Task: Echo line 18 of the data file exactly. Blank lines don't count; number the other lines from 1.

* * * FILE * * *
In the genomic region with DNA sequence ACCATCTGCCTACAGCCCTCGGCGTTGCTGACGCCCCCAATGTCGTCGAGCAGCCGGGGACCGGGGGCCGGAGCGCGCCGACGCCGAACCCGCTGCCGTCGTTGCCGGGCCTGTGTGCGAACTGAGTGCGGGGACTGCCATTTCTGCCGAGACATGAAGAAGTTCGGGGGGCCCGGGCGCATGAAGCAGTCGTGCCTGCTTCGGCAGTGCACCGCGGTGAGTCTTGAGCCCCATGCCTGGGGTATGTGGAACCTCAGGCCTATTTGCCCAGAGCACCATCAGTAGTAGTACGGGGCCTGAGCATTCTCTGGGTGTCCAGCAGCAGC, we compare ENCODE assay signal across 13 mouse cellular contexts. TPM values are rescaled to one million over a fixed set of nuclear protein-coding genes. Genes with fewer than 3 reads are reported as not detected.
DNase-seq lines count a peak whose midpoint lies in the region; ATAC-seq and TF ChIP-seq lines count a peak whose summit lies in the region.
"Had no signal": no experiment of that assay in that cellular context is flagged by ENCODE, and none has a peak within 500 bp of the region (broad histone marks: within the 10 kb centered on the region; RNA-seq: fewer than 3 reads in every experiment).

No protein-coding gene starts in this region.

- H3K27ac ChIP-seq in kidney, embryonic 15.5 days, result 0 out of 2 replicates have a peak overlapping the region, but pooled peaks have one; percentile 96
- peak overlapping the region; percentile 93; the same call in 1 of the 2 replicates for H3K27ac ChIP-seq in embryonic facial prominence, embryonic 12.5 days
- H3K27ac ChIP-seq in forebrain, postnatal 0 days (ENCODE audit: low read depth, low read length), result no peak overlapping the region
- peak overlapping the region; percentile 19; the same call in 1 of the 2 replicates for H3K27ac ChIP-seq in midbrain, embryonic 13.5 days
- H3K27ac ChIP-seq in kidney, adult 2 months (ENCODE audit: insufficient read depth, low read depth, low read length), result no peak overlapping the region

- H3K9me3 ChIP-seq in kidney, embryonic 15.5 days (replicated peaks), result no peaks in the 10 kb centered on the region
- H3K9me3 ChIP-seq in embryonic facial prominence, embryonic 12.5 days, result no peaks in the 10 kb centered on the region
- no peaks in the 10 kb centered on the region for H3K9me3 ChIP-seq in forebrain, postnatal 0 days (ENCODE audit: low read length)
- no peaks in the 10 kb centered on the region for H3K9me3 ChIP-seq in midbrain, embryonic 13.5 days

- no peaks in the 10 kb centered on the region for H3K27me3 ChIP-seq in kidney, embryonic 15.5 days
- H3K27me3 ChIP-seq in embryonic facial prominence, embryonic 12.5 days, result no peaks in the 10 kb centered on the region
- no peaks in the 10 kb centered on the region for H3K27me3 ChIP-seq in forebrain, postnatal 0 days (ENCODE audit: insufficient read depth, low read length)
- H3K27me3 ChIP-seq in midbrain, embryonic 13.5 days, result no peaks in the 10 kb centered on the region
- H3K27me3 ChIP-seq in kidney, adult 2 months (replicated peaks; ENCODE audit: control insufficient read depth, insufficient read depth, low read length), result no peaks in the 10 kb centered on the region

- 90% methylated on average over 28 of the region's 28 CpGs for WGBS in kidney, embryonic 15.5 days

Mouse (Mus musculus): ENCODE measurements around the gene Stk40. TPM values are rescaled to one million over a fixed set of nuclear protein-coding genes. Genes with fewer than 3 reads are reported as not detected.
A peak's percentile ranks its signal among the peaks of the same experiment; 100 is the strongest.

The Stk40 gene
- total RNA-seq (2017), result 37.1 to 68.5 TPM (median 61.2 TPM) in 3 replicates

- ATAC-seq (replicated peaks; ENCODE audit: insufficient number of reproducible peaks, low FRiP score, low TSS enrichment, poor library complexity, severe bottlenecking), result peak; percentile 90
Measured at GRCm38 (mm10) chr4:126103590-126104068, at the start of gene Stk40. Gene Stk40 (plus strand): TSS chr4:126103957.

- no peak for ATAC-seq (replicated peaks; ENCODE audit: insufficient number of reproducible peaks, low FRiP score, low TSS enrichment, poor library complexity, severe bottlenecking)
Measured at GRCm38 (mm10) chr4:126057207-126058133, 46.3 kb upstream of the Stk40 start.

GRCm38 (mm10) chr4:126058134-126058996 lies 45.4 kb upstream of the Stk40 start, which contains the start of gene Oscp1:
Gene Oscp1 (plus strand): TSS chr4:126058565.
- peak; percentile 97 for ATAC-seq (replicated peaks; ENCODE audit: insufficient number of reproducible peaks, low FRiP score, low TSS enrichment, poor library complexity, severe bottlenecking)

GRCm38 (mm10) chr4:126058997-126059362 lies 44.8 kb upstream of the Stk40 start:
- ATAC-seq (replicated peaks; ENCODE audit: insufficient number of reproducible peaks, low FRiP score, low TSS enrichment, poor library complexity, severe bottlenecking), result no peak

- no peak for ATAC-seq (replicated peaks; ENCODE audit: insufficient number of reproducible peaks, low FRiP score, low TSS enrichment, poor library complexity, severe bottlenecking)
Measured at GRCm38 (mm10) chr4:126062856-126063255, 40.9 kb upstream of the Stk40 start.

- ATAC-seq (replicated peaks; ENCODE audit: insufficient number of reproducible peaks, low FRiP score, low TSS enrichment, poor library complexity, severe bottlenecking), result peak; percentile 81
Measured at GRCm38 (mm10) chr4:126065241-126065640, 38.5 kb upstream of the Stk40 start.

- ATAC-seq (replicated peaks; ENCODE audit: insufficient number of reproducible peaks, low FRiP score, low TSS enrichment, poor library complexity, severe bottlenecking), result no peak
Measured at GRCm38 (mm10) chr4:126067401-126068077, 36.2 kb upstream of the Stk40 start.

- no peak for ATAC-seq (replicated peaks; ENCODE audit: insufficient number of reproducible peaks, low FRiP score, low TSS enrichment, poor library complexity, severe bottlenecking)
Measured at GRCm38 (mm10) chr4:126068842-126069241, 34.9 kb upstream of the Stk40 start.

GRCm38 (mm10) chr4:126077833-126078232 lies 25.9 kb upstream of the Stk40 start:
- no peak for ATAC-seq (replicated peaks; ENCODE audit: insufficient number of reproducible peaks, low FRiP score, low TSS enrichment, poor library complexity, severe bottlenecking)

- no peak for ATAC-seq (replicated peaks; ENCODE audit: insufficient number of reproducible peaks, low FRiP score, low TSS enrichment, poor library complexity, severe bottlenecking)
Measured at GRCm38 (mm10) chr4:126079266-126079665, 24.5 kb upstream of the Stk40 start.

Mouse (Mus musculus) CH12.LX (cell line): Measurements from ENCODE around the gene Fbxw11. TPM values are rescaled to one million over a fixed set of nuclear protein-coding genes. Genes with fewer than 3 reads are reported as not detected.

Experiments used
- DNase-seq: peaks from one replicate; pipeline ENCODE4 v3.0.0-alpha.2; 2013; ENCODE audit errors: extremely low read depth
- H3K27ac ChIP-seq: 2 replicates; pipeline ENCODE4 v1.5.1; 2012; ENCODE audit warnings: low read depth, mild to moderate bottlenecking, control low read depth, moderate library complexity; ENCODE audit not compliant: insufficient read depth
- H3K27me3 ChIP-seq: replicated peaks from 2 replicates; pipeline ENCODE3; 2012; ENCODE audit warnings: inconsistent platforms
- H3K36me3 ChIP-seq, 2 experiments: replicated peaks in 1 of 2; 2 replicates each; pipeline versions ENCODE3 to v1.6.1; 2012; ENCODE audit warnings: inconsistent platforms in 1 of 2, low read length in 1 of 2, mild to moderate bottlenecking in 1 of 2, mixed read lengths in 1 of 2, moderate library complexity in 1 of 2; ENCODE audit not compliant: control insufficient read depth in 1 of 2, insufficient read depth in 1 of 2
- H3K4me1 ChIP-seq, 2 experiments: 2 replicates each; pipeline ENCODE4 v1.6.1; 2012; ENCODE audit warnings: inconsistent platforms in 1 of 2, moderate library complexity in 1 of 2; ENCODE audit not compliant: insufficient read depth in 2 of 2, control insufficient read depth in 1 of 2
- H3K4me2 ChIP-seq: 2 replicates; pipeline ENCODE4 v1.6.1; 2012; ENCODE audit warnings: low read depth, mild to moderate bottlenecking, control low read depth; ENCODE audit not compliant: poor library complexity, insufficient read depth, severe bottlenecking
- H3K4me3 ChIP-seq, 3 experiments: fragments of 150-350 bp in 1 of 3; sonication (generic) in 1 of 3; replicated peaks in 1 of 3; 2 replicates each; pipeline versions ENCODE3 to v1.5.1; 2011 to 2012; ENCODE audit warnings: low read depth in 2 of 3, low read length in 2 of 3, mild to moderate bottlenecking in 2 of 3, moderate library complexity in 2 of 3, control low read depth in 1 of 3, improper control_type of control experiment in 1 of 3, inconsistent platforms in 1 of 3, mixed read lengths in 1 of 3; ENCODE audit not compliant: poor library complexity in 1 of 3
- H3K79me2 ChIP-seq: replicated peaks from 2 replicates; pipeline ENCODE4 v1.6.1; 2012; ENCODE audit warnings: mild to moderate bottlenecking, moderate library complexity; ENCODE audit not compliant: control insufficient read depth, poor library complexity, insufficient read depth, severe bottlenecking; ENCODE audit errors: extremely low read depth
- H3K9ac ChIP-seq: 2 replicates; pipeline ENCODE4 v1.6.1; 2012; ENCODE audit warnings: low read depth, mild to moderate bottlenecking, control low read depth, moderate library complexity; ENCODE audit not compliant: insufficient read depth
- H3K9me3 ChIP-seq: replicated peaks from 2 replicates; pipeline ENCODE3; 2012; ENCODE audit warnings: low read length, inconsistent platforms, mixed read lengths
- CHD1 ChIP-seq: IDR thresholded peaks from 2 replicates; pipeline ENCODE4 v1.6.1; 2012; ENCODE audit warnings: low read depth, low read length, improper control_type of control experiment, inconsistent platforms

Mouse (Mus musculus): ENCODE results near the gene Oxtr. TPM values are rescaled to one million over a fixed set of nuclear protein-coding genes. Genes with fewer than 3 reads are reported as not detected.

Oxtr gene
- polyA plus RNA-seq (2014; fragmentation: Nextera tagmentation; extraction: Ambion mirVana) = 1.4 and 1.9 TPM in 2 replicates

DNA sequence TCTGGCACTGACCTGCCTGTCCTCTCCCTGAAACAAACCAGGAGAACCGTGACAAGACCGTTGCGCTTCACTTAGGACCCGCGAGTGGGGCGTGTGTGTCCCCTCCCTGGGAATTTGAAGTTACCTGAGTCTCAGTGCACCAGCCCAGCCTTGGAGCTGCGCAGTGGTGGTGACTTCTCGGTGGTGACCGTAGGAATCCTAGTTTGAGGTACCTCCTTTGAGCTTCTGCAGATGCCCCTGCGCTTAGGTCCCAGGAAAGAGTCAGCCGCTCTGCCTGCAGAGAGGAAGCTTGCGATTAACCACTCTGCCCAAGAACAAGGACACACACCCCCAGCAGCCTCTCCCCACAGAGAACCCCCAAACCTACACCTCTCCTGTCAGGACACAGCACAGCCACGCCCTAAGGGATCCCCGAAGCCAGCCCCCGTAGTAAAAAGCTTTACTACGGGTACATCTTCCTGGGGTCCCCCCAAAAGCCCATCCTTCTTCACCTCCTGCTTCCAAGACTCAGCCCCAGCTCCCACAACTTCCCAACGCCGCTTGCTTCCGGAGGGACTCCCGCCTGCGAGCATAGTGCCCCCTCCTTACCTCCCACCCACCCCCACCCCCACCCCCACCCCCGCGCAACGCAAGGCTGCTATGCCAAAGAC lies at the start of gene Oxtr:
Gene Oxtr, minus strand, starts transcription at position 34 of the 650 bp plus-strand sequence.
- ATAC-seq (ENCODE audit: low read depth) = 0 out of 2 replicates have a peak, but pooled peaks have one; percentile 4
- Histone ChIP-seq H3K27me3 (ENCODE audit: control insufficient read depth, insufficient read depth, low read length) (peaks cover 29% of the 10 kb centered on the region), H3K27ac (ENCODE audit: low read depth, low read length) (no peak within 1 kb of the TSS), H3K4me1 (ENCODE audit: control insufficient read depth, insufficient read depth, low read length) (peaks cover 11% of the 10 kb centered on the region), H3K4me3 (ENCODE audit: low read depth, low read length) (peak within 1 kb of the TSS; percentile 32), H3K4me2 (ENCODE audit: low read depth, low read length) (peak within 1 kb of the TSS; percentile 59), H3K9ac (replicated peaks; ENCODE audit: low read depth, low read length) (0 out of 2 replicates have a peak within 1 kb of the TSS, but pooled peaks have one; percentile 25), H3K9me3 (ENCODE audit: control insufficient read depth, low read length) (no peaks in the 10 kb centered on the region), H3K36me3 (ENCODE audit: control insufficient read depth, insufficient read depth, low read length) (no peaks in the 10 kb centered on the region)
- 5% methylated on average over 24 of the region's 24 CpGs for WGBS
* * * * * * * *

- H3K27me3 ChIP-seq in kidney, adult 2 months (replicated peaks; ENCODE audit: control insufficient read depth, insufficient read depth, low read length), result no peaks in the 10 kb centered on the region